Manchester’s up-for-sale Co-operative Bank said on Friday it received a number of “non-binding proposals from strategic and financial parties” and that it selected several to go forward to the next stage where they will be provided with additional information.
The so-called “ethical” bank — hit by a number of scandals in recent years — was rescued by hedge funds in 2013 but put itself up for sale in February amid a neeed to build its capital and meet longer term UK bank regulatory capital requirements.
“Each of the preliminary offers selected includes some form of liability management exercise,” said Co-op Bank..
“In parallel, the bank continues to have discussions with existing and other potential new investors on options to build capital.”
Co-op Bank announced on February 13 it was commencing a sale process alongside “considering other options to build capital to meet the longer term capital requirements applicable to all UK banks.”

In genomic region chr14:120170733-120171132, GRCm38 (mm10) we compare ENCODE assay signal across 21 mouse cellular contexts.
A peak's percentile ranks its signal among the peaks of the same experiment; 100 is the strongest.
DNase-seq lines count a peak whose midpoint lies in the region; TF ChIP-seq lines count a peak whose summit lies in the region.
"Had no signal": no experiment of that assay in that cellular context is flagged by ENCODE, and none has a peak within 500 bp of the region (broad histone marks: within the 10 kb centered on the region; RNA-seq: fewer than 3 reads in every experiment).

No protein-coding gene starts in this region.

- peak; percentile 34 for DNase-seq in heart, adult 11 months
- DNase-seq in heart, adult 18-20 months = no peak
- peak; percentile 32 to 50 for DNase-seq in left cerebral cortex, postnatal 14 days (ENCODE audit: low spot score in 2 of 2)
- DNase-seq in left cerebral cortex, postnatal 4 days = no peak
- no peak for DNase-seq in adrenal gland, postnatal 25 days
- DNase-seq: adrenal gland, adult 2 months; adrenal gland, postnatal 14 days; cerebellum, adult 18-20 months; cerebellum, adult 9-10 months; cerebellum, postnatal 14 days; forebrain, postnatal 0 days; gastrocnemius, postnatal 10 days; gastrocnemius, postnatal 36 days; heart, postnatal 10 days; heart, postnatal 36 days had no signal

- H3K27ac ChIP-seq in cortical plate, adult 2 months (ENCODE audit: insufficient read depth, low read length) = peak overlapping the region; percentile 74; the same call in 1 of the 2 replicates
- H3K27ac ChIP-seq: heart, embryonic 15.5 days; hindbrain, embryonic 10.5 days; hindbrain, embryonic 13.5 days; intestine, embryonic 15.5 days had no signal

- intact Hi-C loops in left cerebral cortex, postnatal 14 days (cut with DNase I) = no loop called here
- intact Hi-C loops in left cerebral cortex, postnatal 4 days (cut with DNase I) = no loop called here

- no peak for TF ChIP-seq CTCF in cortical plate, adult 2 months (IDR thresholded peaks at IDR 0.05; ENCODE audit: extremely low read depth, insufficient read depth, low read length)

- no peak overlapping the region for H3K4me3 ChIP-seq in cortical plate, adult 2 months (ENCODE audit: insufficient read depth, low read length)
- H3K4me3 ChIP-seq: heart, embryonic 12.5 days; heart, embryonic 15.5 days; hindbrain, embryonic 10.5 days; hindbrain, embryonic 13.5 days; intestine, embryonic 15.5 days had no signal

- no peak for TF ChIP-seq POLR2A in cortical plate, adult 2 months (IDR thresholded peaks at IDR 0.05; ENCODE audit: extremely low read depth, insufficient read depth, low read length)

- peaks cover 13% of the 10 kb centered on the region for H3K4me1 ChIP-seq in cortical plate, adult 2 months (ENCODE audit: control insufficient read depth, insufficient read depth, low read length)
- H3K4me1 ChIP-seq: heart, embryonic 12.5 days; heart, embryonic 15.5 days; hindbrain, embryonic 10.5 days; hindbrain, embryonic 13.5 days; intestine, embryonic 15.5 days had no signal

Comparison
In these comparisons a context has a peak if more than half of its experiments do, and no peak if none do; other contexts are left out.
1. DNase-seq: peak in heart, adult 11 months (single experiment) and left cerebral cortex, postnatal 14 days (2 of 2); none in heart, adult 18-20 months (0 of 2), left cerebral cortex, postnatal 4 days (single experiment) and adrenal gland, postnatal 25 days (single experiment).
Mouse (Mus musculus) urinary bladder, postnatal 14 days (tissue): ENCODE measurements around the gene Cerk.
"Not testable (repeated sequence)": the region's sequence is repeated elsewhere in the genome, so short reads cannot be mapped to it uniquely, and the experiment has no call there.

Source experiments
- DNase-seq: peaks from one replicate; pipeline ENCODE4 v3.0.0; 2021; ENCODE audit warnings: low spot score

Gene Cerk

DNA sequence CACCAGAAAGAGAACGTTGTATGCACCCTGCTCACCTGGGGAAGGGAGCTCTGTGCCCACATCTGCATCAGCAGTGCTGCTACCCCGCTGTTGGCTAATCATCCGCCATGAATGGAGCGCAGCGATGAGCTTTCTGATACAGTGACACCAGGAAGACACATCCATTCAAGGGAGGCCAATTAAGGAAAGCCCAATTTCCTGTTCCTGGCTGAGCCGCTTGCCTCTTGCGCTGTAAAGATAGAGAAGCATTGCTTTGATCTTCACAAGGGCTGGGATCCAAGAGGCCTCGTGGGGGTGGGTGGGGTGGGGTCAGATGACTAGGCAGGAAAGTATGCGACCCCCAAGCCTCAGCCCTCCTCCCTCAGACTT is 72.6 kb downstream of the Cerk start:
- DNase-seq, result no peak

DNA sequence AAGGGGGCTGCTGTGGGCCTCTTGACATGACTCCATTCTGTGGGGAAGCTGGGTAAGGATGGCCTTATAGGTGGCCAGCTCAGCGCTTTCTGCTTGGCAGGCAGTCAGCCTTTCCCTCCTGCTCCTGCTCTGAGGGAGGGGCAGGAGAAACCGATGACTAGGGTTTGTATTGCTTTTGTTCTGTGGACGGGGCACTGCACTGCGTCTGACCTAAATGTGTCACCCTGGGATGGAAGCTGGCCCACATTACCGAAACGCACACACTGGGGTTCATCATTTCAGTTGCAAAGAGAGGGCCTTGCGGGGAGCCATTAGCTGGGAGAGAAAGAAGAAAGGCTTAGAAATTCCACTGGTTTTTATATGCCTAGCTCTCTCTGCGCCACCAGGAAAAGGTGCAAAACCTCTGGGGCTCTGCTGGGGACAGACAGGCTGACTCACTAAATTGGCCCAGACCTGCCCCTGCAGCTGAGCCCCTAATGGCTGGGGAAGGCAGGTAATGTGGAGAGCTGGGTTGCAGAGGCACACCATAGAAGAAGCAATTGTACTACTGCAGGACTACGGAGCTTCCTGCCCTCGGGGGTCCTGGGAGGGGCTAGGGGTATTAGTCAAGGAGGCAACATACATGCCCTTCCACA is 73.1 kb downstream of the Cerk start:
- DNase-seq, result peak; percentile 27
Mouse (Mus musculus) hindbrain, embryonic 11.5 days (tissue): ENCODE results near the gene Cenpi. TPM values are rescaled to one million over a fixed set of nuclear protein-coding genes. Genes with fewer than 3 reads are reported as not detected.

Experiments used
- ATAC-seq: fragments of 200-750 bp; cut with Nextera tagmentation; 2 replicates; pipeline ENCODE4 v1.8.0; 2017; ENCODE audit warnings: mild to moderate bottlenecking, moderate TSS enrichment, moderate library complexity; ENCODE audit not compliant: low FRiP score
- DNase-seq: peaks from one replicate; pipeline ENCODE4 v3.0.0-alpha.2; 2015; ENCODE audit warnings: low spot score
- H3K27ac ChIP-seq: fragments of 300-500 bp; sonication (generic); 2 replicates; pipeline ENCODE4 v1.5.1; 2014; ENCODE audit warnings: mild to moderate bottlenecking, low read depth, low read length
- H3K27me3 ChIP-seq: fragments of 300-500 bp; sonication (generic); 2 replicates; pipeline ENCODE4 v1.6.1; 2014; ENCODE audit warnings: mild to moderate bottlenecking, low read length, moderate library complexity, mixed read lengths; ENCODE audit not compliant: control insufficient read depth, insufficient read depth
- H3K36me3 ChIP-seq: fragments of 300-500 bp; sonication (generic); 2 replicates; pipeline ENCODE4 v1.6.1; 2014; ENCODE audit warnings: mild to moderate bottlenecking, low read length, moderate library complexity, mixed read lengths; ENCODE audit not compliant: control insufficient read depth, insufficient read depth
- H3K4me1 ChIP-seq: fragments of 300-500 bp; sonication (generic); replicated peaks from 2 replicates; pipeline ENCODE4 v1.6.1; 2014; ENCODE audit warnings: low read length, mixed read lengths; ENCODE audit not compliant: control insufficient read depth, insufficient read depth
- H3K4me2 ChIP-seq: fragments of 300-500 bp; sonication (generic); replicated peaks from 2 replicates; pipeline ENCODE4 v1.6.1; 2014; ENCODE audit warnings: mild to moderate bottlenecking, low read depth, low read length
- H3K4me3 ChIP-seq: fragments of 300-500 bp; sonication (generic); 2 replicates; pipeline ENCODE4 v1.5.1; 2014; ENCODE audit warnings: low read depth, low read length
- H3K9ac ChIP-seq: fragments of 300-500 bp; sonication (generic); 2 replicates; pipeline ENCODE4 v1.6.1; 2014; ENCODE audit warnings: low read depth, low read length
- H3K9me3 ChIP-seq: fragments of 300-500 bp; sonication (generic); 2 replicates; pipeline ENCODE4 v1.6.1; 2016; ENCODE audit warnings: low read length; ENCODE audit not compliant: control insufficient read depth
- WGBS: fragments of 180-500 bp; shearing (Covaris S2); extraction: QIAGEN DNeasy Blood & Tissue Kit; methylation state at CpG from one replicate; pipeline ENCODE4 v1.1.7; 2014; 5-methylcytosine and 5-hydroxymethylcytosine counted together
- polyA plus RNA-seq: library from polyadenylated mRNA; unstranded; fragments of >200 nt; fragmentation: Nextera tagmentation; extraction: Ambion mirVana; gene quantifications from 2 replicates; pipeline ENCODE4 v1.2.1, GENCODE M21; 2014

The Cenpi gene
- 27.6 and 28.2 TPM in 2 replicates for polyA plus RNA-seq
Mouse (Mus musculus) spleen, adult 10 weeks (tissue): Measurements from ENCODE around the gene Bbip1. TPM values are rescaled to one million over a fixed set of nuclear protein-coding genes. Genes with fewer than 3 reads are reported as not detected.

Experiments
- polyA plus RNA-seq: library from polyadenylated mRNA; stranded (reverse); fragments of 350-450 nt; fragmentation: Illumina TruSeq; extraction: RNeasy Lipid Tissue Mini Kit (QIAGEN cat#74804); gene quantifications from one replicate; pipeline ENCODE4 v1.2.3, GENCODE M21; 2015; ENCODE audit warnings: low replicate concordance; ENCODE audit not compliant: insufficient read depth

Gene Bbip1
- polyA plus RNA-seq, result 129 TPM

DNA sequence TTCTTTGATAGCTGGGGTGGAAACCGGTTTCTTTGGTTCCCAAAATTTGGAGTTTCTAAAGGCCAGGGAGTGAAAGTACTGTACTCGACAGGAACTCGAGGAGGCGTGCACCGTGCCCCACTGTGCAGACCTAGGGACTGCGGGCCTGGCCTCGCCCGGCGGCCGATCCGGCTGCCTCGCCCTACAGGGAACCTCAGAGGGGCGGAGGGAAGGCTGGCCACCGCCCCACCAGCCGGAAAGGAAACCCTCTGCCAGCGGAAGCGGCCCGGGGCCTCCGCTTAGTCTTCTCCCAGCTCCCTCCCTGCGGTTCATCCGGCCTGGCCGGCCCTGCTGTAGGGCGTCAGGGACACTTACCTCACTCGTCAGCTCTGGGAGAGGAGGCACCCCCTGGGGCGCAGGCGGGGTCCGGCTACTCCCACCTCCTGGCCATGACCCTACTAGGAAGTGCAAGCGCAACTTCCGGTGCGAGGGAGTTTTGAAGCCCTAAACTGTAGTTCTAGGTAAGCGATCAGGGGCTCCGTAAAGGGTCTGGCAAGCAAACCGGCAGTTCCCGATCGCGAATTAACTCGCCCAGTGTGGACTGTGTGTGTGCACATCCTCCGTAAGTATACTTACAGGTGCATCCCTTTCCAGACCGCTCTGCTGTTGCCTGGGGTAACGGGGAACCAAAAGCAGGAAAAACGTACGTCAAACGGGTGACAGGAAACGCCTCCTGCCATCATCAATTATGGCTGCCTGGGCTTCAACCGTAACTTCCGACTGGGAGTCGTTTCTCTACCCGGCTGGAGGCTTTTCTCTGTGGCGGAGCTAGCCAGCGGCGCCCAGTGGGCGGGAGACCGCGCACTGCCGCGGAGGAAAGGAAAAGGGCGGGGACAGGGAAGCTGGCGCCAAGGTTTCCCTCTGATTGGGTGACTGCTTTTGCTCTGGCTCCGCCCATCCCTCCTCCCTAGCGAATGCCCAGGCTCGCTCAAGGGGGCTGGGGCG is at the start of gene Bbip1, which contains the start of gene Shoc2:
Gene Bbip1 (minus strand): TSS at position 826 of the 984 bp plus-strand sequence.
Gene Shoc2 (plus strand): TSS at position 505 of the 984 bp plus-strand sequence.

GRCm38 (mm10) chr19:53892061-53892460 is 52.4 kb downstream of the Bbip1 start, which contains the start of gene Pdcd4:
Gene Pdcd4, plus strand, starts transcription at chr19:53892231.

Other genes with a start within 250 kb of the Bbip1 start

On Friday, Co-op Bank said it is continuing with discussions “with existing and other potential new investors on options to build capital.”
It added: “There can be no certainty that any offer will be made for the bank or as to the level of any proposal or offer that may be made nor that the bank will pursue, or successfully implement, an equity raise and/or a liability management exercise of its outstanding public debt.”